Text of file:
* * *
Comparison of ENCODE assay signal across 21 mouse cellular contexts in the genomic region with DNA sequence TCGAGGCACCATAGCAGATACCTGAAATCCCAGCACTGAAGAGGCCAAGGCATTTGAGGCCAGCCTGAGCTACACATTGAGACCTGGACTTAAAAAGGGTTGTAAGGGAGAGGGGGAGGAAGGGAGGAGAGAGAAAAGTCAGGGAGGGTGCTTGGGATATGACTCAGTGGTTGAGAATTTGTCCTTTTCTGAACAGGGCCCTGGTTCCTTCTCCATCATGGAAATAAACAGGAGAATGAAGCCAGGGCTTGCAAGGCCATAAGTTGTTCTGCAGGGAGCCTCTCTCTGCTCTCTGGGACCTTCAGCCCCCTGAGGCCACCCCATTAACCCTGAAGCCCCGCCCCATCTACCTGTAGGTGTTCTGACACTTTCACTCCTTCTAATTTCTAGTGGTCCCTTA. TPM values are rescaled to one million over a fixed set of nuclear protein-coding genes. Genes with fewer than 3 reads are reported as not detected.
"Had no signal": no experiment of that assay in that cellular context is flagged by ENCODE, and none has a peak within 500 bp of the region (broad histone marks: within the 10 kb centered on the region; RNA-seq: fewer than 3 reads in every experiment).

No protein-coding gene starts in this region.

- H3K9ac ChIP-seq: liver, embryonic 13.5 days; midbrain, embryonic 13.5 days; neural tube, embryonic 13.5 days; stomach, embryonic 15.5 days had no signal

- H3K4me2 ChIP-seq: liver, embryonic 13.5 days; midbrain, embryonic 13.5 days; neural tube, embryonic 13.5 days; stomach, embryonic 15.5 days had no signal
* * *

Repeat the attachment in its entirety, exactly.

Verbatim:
Comparison of ENCODE assay signal across 21 mouse cellular contexts in the genomic region with DNA sequence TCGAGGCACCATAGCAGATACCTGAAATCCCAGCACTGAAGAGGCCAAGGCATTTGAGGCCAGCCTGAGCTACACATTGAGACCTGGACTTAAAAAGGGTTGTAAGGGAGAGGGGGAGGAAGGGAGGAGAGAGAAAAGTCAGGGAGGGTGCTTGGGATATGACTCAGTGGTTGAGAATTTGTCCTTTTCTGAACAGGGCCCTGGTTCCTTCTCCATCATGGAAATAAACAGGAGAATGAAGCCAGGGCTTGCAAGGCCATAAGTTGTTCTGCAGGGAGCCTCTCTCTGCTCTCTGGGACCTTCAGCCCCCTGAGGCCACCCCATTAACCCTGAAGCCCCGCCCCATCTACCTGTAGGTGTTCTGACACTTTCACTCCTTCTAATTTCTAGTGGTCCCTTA. TPM values are rescaled to one million over a fixed set of nuclear protein-coding genes. Genes with fewer than 3 reads are reported as not detected.
"Had no signal": no experiment of that assay in that cellular context is flagged by ENCODE, and none has a peak within 500 bp of the region (broad histone marks: within the 10 kb centered on the region; RNA-seq: fewer than 3 reads in every experiment).

No protein-coding gene starts in this region.

- H3K9ac ChIP-seq: liver, embryonic 13.5 days; midbrain, embryonic 13.5 days; neural tube, embryonic 13.5 days; stomach, embryonic 15.5 days had no signal

- H3K4me2 ChIP-seq: liver, embryonic 13.5 days; midbrain, embryonic 13.5 days; neural tube, embryonic 13.5 days; stomach, embryonic 15.5 days had no signal